With so many aspects to consider and with the GDPR deadline fast approaching, companies may be tempted to look for an off the shelf (OTS) learning solution. And while OTS can be effective in many situations this may not work for GDPR because of the many differing ways of storing, handling, manipulating and using personal data.

Whatever strategy is best for GDPR compliance learning, companies need to be setting the direction now. Whether in the end firms decide to buy or to build, Lumesse can offer support and advice for either path. We already work with some of the leading global financial services organisations including Barclays, Lloyds Banking Group and Metro Bank and therefore have a strong understanding of the sector.

This is the biggest overhaul of data protection law in 25 years; it is vital to get it right!

 

For further information and help with GDPR please contact Mark McClelland – Key Account Manager Financial Services. mark.mcclelland@lumesse.com / 07774 758717


Vlog: the STARFISH model for gamification of learning

By John Helmer

starfish_vlogPeople talk a lot about gamification of learning but what does it really entail? Gaming structures and techniques can massively improve engagement with learning, and bring dry subjects like compliance vividly to life. But simply adding a leaderboard and a few badges your learners can win to a standard elearning course will not cut the mustard.

So how do you make sure your learning programme is really tapping into the authentic power of game-based learning?

In this, the first of a new series of learning vlogs introduced by our own Carl Crisostomo, Carole Bower takes to Brighton Beach to illustrate a handy mnemonic that can help you ensure your gamified learning programme is the real deal.

Contact us if you’d like to discuss how we can help you provide engaging and innovative gamified programmes for your learners.


Adaptive learning is not a blue-sky technology

By John Helmer

Graphic to illustrate adaptive learning course authoringGiven some of the hype-driven media coverage, you might be forgiven for thinking that adaptive learning is one of those blue-sky, might-come-soon technologies you need a masters in machine learning to understand.

But you’d be wrong. Adaptive learning is a right-here, right-now technology. True, at the very high end, there are some heavyweight AI-driven systems (with correspondingly heavyweight price-tags) in the space. But the ability to create content that adapts to the learner’s needs is becoming increasingly mainstream. In fact, you can do it yourself.

That’s right: you don’t even need to get your development partner to build it for you. With an authoring tool like CourseBuilder 8, in-house development teams can create learner-adaptive content of considerable sophistication right now.

The benefits of adaptive learning are easy to understand. Sven Ove Sjølyst , our very own CourseBuilder guru, lists them in this slideshare, and shows how you can use CourseBuilder’s powerful ‘branching’ capability to personalise learning to the individual learner.

Based on a pre-test, several different types of adaptivity can be built into a course:

  1. Role-specific – learners get only the learning appropriate to their role or level
  2. Scaffolding based on level – learners are presented with a selection of learning from different levels, based on their role
  3. Scaffolding based on results – a bad fail on a quiz within the learning that might indicate significant knowledge gaps, will cause different screens to be presented of lower level knowledge
  4. Free play – the learner decide the order, accessing content in their own time and in the order they prefer to do it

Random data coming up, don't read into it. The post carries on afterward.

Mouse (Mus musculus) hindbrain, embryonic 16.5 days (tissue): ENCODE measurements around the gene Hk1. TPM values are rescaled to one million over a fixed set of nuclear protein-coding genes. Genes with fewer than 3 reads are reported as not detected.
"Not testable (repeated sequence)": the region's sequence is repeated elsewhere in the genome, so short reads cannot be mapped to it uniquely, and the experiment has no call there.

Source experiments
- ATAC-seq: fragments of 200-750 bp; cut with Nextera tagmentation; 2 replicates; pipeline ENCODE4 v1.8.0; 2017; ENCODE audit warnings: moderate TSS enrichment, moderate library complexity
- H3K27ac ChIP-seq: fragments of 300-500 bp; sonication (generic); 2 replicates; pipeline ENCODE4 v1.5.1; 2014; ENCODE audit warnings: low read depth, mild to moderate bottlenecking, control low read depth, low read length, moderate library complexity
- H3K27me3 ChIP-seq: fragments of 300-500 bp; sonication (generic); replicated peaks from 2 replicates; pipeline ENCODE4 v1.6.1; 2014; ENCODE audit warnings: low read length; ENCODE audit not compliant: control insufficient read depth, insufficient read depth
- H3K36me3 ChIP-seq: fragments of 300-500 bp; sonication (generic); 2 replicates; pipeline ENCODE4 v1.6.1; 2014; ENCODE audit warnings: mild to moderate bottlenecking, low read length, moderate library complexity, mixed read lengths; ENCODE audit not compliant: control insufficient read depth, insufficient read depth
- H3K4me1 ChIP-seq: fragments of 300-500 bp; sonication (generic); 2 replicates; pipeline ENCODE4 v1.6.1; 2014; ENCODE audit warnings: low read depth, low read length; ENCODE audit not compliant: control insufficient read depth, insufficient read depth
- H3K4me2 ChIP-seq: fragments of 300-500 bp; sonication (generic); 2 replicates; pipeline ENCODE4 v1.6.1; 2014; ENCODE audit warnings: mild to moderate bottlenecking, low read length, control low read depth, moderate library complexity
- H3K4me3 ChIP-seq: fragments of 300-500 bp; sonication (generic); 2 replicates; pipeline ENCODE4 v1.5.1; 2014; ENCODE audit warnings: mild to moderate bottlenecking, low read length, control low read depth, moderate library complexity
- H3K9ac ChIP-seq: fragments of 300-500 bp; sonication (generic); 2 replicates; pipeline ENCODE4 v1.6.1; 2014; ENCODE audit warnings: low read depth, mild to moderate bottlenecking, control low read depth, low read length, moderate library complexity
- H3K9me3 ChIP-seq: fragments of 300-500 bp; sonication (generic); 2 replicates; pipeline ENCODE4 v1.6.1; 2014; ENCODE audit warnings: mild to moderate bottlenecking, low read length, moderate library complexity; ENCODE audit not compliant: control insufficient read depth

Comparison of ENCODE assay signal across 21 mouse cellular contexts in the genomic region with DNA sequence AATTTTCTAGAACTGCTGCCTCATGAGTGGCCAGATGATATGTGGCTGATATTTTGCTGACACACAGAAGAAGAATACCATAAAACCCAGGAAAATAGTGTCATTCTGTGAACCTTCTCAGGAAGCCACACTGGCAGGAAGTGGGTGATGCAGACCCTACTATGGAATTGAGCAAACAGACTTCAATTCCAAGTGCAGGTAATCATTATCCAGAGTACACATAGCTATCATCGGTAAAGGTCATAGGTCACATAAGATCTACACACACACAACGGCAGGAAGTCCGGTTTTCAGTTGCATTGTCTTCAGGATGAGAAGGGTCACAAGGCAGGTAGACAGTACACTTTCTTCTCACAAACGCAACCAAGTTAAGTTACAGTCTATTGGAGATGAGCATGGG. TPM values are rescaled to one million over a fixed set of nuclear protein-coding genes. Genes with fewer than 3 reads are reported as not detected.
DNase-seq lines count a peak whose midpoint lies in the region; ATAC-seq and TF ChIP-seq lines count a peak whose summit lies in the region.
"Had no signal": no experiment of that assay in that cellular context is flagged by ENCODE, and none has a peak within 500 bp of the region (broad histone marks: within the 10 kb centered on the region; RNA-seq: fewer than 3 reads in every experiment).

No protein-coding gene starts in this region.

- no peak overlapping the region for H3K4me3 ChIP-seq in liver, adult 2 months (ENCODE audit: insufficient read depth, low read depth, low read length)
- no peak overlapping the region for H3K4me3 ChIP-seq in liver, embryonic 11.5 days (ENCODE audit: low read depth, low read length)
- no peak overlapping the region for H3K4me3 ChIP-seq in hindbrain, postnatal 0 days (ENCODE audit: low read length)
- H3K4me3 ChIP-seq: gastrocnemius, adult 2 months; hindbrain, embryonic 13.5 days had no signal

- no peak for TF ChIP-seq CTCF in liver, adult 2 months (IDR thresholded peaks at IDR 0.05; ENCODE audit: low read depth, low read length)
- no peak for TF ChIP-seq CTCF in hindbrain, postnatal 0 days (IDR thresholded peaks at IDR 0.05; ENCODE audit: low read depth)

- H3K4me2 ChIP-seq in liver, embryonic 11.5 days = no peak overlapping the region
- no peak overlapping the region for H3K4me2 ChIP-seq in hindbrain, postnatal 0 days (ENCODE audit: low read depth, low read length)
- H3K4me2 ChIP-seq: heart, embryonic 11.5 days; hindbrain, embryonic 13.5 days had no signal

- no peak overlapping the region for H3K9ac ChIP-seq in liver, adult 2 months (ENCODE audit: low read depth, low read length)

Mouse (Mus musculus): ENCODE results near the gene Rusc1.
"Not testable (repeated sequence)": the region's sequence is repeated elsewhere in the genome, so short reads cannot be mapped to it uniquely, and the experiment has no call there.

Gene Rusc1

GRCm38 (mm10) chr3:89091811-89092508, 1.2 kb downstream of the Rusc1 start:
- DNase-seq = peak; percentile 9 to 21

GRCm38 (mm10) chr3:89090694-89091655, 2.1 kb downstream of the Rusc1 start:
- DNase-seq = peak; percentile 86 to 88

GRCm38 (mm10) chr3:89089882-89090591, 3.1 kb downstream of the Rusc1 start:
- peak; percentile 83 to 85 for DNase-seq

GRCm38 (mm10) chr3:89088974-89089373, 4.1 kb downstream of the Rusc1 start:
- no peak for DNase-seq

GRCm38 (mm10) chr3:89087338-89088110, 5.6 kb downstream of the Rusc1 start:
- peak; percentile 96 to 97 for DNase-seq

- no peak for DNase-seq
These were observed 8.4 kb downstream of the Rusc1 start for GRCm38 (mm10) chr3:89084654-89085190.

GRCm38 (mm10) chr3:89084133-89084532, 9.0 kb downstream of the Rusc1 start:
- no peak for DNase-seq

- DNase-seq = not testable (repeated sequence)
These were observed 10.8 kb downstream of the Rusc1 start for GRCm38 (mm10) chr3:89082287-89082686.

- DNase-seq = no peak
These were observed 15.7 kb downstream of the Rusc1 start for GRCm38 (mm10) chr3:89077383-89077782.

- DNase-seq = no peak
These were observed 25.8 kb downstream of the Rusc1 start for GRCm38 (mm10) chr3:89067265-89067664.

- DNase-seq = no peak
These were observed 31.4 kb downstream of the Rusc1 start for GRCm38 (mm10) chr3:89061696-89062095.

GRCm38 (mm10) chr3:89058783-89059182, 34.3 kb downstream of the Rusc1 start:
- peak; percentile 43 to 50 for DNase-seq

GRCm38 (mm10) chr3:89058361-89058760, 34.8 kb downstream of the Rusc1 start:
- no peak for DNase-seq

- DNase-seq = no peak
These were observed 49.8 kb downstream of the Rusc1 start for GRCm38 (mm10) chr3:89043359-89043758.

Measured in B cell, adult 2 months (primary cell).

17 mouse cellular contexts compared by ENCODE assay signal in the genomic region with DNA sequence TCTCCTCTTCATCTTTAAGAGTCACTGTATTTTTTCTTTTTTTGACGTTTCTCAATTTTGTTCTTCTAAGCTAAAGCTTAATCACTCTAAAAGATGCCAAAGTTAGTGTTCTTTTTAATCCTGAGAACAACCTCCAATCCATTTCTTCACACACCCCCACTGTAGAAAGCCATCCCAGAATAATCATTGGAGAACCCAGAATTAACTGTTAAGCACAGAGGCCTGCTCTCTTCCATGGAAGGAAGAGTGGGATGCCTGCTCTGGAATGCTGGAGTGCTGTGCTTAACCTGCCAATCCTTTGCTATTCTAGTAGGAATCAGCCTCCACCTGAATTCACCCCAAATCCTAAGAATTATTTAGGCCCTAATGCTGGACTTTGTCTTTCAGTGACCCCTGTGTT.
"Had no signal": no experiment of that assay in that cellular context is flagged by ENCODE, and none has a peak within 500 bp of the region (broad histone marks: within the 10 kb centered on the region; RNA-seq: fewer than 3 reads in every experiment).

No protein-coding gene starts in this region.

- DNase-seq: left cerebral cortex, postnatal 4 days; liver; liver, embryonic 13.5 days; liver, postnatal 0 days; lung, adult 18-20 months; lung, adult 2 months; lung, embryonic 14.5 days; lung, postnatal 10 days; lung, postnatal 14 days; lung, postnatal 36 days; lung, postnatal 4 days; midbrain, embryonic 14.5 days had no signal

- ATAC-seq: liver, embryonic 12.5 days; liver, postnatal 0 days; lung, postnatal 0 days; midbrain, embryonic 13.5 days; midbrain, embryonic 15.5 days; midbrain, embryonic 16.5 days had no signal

5. JIT – content can be presented ‘just-in-time’ according to need at that specific moment, and fully searchable

This last type of adaptability is especially appropriate for learning accessed on a mobile device. CourseBuilder 8 supports mobile learning, but also learning across all devices, including desktop and tablet as well, for a true omnichannel experience.

To find out more about how you can create adaptive learning with CourseBuilder – or to book a free demo – drop us a line on learning@lumesse.com.

 



Seven key steps to gamification of learning

By Carole Bower

Graphic to illustrate the concept of gamification of learningAccording to the Adults’ Media Use and Attitudes Report 2015, 62% of adults aged 16-44 play games; up from 48% in 2007. Modern day learners clearly have an appetite for games. And learning professionals seem keen to exploit that appetite.

Gamification of learning is everywhere at the moment. In the last month alone, we at Lumesse have worked on at least five different ‘gamified’ bespoke elearning content solutions. The Learning Technologies exhibition this year was abuzz with the term.

But while it is great to see the industry adoping these powerful techniques to boost learner engagement, looking around we often see solutions presented that make a few nods in the direction of gamification, but which fail to tap into its real power to boost learner engagement and motivation.

So in this blog, I’m going to lay out the key elements of gamified learning, using the STARFISH acronym (yes, you knew there’d be an acronym, didn’t you!) so you can be sure your gamified learning solution is really hitting the mark.

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Get up close with your learners for better design

By Rob Keywood

photo od doctor using a stethoscopeHow do you research the target audience before starting on development of a piece of bespoke learning content? Chances are, what comes to mind is a series of SME workshops, followed by hours at the desktop.

At Lumesse we like to do things differently. Just as we believe in the value of really getting to know our clients’ businesses, we also take any opportunity we can to get up close and personal with their learners. It is this depth of research that takes a course from valuable to valued, and creates a bespoke learning experience that connects with and engages the learner to make an impact on how they work.

Recently we had the chance to get face to face with learners when working on a sales product learning project for one of our valued clients, a global healthcare company. I’d like to tell you about that experience – about how it influenced the shape of the final design, moving us towards a more ‘gamified’ (if that’s a word!) approach – and then give 5 tips for researching your learning project.